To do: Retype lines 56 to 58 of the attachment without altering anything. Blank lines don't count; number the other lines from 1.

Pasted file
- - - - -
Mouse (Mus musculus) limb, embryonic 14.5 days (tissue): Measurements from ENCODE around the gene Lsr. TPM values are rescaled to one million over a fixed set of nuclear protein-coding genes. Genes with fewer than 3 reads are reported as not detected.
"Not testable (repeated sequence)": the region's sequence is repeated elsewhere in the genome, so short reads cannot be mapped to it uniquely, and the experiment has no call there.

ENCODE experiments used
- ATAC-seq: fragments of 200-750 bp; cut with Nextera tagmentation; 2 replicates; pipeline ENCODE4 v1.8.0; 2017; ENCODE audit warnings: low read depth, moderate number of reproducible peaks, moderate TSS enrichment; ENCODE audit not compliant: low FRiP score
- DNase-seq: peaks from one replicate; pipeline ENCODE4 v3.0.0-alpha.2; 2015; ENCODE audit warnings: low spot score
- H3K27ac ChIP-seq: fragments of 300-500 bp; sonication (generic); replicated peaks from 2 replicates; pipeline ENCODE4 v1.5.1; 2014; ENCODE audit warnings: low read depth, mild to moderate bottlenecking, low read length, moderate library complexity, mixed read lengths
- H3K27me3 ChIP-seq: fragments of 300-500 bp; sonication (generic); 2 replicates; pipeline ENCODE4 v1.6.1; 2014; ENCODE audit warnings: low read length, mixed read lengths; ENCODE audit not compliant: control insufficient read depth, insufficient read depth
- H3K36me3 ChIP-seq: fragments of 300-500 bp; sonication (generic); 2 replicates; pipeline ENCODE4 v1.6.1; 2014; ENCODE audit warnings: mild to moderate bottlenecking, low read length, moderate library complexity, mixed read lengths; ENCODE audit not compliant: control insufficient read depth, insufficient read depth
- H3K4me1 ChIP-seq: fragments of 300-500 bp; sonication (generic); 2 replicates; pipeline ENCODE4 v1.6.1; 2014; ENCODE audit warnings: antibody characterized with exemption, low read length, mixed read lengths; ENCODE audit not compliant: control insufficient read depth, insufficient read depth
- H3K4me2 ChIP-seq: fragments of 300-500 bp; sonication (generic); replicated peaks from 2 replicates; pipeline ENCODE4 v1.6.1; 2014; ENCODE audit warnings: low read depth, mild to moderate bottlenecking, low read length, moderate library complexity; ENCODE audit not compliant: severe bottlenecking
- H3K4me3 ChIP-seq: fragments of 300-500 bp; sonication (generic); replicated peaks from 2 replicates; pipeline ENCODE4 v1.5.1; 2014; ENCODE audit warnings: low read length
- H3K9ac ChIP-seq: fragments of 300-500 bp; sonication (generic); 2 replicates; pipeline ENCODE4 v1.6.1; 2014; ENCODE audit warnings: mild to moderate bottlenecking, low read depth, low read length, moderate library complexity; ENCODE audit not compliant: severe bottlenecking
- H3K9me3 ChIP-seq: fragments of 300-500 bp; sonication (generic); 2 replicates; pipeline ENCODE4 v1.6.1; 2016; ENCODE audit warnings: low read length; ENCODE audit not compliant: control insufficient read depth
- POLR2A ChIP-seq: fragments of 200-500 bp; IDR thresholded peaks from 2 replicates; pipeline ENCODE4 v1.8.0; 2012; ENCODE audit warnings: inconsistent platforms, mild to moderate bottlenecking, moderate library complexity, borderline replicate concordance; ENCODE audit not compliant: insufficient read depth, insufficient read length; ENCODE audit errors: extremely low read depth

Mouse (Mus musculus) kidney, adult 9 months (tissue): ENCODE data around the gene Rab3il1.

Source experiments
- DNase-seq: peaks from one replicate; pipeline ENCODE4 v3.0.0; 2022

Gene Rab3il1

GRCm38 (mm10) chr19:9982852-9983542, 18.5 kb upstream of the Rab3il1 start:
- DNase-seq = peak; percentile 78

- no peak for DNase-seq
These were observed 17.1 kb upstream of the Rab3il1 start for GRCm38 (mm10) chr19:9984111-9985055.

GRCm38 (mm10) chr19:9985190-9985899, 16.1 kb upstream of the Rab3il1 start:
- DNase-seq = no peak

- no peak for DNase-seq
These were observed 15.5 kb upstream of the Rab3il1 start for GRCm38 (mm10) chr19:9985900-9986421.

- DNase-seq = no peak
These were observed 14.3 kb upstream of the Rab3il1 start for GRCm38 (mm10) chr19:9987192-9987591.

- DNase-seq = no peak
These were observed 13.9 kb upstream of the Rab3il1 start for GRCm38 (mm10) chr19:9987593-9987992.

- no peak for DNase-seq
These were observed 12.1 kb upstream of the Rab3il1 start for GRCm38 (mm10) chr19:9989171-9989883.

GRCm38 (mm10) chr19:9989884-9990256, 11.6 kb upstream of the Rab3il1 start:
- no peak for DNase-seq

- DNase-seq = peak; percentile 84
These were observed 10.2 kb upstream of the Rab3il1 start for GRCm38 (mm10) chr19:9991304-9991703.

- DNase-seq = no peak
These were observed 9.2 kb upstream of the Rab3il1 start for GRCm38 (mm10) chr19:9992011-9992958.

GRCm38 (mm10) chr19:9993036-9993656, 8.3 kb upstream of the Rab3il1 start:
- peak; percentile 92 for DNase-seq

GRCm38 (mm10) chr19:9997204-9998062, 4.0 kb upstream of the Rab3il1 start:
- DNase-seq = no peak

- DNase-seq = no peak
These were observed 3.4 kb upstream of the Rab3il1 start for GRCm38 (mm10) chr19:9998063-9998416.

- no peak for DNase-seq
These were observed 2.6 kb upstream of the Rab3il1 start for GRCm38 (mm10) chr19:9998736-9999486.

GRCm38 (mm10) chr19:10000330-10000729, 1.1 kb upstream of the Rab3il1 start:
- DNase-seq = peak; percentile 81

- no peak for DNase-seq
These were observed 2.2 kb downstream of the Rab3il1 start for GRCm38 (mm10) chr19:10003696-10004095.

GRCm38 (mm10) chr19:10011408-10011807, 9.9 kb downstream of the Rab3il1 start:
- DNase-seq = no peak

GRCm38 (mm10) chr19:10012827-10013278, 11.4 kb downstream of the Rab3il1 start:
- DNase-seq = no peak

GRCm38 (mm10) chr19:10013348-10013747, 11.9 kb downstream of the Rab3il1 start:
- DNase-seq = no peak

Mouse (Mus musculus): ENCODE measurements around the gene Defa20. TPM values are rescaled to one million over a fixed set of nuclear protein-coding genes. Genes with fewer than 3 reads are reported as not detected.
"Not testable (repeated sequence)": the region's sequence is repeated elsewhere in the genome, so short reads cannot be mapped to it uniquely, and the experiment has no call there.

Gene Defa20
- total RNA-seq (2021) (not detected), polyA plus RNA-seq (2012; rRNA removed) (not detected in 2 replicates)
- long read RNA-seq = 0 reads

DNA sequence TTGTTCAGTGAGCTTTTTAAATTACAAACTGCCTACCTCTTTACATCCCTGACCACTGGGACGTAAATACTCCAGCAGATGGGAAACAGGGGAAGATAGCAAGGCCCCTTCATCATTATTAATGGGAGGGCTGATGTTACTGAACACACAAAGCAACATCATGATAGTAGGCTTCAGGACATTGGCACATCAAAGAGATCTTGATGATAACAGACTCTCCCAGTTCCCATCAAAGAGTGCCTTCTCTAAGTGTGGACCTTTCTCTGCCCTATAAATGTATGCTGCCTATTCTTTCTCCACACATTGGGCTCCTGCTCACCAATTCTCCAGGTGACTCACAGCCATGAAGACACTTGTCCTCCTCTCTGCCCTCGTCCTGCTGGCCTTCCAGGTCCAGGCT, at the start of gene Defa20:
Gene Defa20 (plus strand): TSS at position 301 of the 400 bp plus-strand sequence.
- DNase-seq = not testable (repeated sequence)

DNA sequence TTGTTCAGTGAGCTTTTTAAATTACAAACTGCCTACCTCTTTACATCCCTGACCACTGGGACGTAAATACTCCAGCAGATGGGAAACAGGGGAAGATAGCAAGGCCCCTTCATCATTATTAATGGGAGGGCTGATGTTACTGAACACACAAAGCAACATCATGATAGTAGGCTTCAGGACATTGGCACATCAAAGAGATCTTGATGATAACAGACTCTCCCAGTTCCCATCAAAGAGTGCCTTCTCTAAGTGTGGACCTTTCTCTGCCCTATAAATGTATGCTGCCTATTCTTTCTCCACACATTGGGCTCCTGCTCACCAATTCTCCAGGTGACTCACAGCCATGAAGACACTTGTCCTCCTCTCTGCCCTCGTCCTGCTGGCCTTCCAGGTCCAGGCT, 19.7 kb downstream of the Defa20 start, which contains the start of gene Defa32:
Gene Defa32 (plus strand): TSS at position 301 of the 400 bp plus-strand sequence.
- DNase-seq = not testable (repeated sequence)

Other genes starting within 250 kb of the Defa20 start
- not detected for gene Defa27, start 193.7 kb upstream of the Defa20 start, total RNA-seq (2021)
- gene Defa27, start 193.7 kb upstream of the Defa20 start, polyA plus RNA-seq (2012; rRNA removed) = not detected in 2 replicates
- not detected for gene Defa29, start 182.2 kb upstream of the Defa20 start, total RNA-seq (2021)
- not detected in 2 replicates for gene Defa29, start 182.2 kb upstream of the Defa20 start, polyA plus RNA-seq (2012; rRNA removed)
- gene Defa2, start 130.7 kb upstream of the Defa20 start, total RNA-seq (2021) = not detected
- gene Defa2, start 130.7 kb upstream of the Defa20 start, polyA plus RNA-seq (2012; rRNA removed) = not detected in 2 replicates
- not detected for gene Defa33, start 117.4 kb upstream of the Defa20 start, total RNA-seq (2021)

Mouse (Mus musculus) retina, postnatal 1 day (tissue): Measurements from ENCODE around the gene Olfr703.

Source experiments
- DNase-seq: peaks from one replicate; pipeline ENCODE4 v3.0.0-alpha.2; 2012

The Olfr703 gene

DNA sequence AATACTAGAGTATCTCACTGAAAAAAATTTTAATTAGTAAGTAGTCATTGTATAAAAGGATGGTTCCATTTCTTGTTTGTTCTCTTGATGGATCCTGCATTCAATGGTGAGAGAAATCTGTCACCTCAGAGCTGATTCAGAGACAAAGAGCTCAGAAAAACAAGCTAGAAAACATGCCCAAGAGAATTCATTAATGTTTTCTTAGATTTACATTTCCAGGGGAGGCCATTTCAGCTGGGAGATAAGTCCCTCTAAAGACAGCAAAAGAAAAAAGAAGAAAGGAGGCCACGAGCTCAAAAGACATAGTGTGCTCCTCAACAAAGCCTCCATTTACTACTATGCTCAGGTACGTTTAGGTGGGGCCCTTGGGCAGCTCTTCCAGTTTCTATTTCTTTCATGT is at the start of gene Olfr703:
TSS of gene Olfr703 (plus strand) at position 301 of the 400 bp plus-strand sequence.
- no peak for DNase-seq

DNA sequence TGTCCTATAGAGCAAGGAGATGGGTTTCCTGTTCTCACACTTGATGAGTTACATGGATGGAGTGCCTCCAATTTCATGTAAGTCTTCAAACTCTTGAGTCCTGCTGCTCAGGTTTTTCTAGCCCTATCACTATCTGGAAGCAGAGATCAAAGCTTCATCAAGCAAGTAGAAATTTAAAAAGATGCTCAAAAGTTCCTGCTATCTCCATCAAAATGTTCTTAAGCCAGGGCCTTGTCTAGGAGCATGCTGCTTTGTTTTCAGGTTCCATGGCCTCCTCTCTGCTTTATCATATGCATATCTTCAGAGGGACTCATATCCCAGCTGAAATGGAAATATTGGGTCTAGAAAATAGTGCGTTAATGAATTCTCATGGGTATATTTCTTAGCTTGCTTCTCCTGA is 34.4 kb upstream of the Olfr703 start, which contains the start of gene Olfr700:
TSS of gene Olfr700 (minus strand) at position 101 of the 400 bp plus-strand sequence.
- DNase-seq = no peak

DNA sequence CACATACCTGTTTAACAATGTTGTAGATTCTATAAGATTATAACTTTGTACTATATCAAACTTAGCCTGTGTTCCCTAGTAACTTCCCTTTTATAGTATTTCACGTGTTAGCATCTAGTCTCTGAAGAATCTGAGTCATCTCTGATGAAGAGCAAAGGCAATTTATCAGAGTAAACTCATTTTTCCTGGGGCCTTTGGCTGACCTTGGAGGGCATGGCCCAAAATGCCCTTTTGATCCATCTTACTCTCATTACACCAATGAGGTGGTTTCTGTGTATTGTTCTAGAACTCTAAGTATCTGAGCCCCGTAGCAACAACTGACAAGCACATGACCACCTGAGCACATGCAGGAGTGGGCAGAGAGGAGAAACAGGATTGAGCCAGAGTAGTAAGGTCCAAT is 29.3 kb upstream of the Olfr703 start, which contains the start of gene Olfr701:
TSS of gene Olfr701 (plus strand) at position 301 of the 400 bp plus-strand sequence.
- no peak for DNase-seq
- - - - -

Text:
- DNase-seq = no peak

Mouse (Mus musculus): ENCODE measurements around the gene Defa20. TPM values are rescaled to one million over a fixed set of nuclear protein-coding genes. Genes with fewer than 3 reads are reported as not detected.
"Not testable (repeated sequence)": the region's sequence is repeated elsewhere in the genome, so short reads cannot be mapped to it uniquely, and the experiment has no call there.